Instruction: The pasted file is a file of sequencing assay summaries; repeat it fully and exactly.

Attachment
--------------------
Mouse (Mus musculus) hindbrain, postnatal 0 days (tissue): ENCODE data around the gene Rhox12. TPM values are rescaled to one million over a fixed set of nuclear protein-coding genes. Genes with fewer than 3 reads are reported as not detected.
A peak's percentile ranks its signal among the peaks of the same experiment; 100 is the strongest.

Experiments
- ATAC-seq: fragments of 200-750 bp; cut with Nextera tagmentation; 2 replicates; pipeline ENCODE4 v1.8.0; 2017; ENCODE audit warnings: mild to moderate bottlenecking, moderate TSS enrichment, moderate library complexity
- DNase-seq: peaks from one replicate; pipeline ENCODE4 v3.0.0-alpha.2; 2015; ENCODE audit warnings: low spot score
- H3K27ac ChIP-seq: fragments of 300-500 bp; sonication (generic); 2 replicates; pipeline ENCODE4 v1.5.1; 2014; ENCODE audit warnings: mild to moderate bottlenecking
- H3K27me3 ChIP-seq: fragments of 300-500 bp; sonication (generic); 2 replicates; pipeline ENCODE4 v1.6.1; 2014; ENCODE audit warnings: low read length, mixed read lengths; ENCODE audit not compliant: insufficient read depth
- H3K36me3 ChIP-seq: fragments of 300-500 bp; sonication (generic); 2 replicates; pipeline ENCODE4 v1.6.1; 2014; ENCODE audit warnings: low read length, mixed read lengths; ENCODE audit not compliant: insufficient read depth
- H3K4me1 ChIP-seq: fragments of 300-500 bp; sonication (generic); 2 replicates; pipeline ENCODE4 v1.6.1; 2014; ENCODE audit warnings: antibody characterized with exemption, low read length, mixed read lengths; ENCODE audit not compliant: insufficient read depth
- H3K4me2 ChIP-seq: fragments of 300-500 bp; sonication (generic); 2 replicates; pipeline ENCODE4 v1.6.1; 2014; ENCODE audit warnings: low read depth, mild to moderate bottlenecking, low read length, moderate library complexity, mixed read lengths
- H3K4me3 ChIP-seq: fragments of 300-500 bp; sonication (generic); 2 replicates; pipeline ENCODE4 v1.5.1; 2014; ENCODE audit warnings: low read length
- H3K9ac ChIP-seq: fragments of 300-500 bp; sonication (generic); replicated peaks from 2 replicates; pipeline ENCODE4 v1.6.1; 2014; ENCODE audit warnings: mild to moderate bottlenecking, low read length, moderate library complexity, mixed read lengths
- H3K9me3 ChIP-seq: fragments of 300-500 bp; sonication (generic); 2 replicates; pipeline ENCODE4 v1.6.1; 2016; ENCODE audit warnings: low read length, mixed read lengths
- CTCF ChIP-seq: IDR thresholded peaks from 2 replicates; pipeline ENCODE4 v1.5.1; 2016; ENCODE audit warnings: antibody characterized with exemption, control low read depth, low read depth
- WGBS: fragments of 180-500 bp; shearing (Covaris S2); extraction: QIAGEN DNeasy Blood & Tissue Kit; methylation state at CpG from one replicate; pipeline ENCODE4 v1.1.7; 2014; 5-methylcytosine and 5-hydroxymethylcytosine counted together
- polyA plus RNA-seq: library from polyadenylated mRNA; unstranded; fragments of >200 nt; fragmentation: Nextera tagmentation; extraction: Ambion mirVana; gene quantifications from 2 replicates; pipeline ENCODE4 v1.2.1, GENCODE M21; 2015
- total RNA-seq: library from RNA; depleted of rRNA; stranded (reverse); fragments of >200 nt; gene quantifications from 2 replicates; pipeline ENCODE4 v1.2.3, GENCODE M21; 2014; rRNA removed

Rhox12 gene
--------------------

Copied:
Mouse (Mus musculus) hindbrain, postnatal 0 days (tissue): ENCODE data around the gene Rhox12. TPM values are rescaled to one million over a fixed set of nuclear protein-coding genes. Genes with fewer than 3 reads are reported as not detected.
A peak's percentile ranks its signal among the peaks of the same experiment; 100 is the strongest.

Experiments
- ATAC-seq: fragments of 200-750 bp; cut with Nextera tagmentation; 2 replicates; pipeline ENCODE4 v1.8.0; 2017; ENCODE audit warnings: mild to moderate bottlenecking, moderate TSS enrichment, moderate library complexity
- DNase-seq: peaks from one replicate; pipeline ENCODE4 v3.0.0-alpha.2; 2015; ENCODE audit warnings: low spot score
- H3K27ac ChIP-seq: fragments of 300-500 bp; sonication (generic); 2 replicates; pipeline ENCODE4 v1.5.1; 2014; ENCODE audit warnings: mild to moderate bottlenecking
- H3K27me3 ChIP-seq: fragments of 300-500 bp; sonication (generic); 2 replicates; pipeline ENCODE4 v1.6.1; 2014; ENCODE audit warnings: low read length, mixed read lengths; ENCODE audit not compliant: insufficient read depth
- H3K36me3 ChIP-seq: fragments of 300-500 bp; sonication (generic); 2 replicates; pipeline ENCODE4 v1.6.1; 2014; ENCODE audit warnings: low read length, mixed read lengths; ENCODE audit not compliant: insufficient read depth
- H3K4me1 ChIP-seq: fragments of 300-500 bp; sonication (generic); 2 replicates; pipeline ENCODE4 v1.6.1; 2014; ENCODE audit warnings: antibody characterized with exemption, low read length, mixed read lengths; ENCODE audit not compliant: insufficient read depth
- H3K4me2 ChIP-seq: fragments of 300-500 bp; sonication (generic); 2 replicates; pipeline ENCODE4 v1.6.1; 2014; ENCODE audit warnings: low read depth, mild to moderate bottlenecking, low read length, moderate library complexity, mixed read lengths
- H3K4me3 ChIP-seq: fragments of 300-500 bp; sonication (generic); 2 replicates; pipeline ENCODE4 v1.5.1; 2014; ENCODE audit warnings: low read length
- H3K9ac ChIP-seq: fragments of 300-500 bp; sonication (generic); replicated peaks from 2 replicates; pipeline ENCODE4 v1.6.1; 2014; ENCODE audit warnings: mild to moderate bottlenecking, low read length, moderate library complexity, mixed read lengths
- H3K9me3 ChIP-seq: fragments of 300-500 bp; sonication (generic); 2 replicates; pipeline ENCODE4 v1.6.1; 2016; ENCODE audit warnings: low read length, mixed read lengths
- CTCF ChIP-seq: IDR thresholded peaks from 2 replicates; pipeline ENCODE4 v1.5.1; 2016; ENCODE audit warnings: antibody characterized with exemption, control low read depth, low read depth
- WGBS: fragments of 180-500 bp; shearing (Covaris S2); extraction: QIAGEN DNeasy Blood & Tissue Kit; methylation state at CpG from one replicate; pipeline ENCODE4 v1.1.7; 2014; 5-methylcytosine and 5-hydroxymethylcytosine counted together
- polyA plus RNA-seq: library from polyadenylated mRNA; unstranded; fragments of >200 nt; fragmentation: Nextera tagmentation; extraction: Ambion mirVana; gene quantifications from 2 replicates; pipeline ENCODE4 v1.2.1, GENCODE M21; 2015
- total RNA-seq: library from RNA; depleted of rRNA; stranded (reverse); fragments of >200 nt; gene quantifications from 2 replicates; pipeline ENCODE4 v1.2.3, GENCODE M21; 2014; rRNA removed

Rhox12 gene